"Felix Randal the farrier": Visiting the Sick.
Felix Randal the farrier, O is he dead then? my duty all ended, Who have watched his mould of man, big-boned and hardy-handsome Pining, pining, till time when reason rambled in it and some Fatal four disorders, fleshed there, all contended?
Sickness broke him. Impatient, he cursed at first, but mended Being anointed and all; though a heavenlier heart began some Months earlier, since I had our sweet reprieve and ransom Tendered to him. Ah well, God rest him all road ever he offended!
This seeing the sick endears them to us, us too it endears. My tongue had taught thee comfort, touch had quenched thy tears, Thy tears that touched my heart, child, Felix, poor Felix Randal;
How far from then forethought of, all thy more boisterous years, When thou at the random grim forge, powerful amidst peers, Didst fettle for the great grey drayhorse his bright and battering sandal! (PW, p. 165)
Much of the critical analysis has focused on Hopkins's priestly role, some critics finding it remote at one extreme and sentimental at the other, while others praise the poem for being warm, caring, and highly personal. In an early defense of the sonnet, W. H. Gardner suggests that "Felix Randal" should "strike home by reason of its purely human qualities"; he finds that the final "lines embody the grand apotheosis--the permanent spiritual value of physical beauty and useful work well done." (2) Furthermore, Gardner takes E. E. Phare to task for her negative reading, and he quotes George Orwell's assertion that it is "the best short poem in the language" (1: 232-234, 2:306). In contrast, W. A. M. Peters faults the poem for its "forced emotionality" and strained verbal effects. (3) Daniel Harris conjectures that the poem foreshadows disappointments in Hopkins's vocation: "the farrier has cheated the priest by dying in his absence." (4) For John Robinson, although he is critical of the sonnet, it is important among Hopkins's poems as "his sole attempt at writing of the personal experience of death." (5) Philip Endean, S.J., finds in it "the failure actually to achieve an idiom in which the priest could relate to Felix." (6) Paul Mariani, on the other hand, argues that the "success of the poem rests on our acceptance of the priest-speaker's sincerity and intelligence." (7) Michael Allsopp praises the text's singularity: '"Felix Randal' possesses a singular tone and mood that set it apart from any other sonnet in the poet's corpus. More than any other lyric this bears the stamp of the poet as priest." (8)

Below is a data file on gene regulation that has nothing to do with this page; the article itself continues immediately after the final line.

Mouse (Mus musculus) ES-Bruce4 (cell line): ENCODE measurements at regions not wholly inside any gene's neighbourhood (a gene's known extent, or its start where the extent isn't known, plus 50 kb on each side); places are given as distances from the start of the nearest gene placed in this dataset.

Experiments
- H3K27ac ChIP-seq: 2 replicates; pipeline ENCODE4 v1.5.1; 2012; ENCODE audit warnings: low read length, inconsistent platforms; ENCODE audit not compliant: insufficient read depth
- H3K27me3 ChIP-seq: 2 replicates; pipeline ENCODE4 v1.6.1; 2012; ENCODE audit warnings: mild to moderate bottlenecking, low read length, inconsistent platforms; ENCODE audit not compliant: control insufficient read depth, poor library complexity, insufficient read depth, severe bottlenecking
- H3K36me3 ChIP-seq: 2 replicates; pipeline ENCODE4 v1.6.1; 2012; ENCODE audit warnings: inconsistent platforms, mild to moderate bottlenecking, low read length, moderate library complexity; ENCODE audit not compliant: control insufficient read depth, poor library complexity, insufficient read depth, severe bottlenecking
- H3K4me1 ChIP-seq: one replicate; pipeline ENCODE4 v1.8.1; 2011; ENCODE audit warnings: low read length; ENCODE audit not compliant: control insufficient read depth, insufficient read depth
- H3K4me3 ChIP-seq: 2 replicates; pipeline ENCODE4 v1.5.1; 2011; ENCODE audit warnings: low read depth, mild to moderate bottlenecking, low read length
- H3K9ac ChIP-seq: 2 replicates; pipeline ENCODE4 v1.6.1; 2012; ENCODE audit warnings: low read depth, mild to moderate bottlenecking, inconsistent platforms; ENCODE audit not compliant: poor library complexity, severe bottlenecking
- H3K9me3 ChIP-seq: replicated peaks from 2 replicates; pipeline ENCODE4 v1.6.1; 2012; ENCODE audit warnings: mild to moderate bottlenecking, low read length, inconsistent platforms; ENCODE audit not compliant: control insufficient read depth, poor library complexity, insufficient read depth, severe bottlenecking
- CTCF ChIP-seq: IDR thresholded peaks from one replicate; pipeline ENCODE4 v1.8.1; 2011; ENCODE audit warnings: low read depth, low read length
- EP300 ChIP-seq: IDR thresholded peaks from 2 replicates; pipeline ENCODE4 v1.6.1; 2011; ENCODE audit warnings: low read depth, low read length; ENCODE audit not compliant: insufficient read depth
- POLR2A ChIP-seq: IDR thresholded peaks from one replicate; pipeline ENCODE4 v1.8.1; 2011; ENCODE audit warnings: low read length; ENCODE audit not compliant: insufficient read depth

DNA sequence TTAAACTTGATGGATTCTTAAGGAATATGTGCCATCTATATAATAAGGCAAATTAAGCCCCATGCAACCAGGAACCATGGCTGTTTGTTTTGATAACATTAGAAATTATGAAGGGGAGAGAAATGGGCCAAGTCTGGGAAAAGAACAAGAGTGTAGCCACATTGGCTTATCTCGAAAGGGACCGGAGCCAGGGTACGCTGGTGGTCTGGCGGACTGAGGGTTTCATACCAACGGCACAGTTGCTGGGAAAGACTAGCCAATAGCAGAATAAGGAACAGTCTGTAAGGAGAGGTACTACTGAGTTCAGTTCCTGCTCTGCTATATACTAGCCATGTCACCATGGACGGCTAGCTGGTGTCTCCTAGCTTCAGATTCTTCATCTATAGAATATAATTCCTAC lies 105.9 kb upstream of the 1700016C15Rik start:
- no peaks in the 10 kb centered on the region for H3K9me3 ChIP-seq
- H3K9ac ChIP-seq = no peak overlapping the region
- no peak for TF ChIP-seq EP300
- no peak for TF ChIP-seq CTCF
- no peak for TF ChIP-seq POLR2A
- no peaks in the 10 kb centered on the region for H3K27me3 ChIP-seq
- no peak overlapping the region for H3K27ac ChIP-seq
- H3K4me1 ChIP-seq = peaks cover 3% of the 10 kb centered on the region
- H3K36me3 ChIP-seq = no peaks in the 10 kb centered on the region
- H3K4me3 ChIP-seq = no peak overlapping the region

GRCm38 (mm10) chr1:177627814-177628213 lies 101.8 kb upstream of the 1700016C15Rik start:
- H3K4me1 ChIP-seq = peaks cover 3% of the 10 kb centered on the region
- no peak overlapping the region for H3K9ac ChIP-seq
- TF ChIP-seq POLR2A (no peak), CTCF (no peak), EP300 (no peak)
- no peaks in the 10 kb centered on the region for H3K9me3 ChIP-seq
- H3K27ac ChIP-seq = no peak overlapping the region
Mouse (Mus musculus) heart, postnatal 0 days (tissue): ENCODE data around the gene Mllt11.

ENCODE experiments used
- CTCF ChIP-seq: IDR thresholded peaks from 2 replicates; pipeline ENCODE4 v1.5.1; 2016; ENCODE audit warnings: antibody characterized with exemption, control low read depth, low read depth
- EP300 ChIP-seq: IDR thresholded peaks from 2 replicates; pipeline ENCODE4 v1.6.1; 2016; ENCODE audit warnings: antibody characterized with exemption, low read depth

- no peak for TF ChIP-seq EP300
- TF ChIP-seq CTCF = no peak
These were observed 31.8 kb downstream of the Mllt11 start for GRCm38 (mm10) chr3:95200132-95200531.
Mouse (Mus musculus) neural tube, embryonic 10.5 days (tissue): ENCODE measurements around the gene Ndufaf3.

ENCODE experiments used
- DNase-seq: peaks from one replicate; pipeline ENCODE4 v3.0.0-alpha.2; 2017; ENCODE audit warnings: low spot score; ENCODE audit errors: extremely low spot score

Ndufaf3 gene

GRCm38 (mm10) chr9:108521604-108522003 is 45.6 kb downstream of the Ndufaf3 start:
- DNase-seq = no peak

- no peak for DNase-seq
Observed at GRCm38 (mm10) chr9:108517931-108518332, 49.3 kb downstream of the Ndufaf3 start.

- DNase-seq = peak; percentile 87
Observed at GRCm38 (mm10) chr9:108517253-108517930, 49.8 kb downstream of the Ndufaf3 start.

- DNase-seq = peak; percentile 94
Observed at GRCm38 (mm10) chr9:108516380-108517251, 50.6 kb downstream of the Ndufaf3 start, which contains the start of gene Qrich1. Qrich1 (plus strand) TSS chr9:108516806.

The purpose of this study is to read the poem in the light of the Christian tradition of visiting the sick. "Be not slow to visit the sick," the Old Testament advises, "for by these things thou shalt be confirmed in love" (Ecclesiastes 7: 39). (9) "This seeing the sick" embraces not just the poet's sacerdotal obligations but also the prescribed duty of all Christians to perform certain charitable works for others to secure their own salvation. In Matthew 25: 31-46, Jesus pictures the Last Judgment when the Son of Man, like a shepherd, comes to separate his sheep from the goats. Christ will say to the sheep on his right "Come" because they have performed corporal works of mercy on behalf of "the least of my brethren." Among these good works is, "I was sick and you visited me" (Matthew 25: 36). James also writes about the service to the sick: "Is any man sick among you? Let him bring in the priests of the church, and let them pray over him, anointing him with oil in the name of the Lord. And the prayer of faith shall save the sick man: and the Lord shall raise him up: and if he be in sins, they shall be forgiven him" (5: 14-15).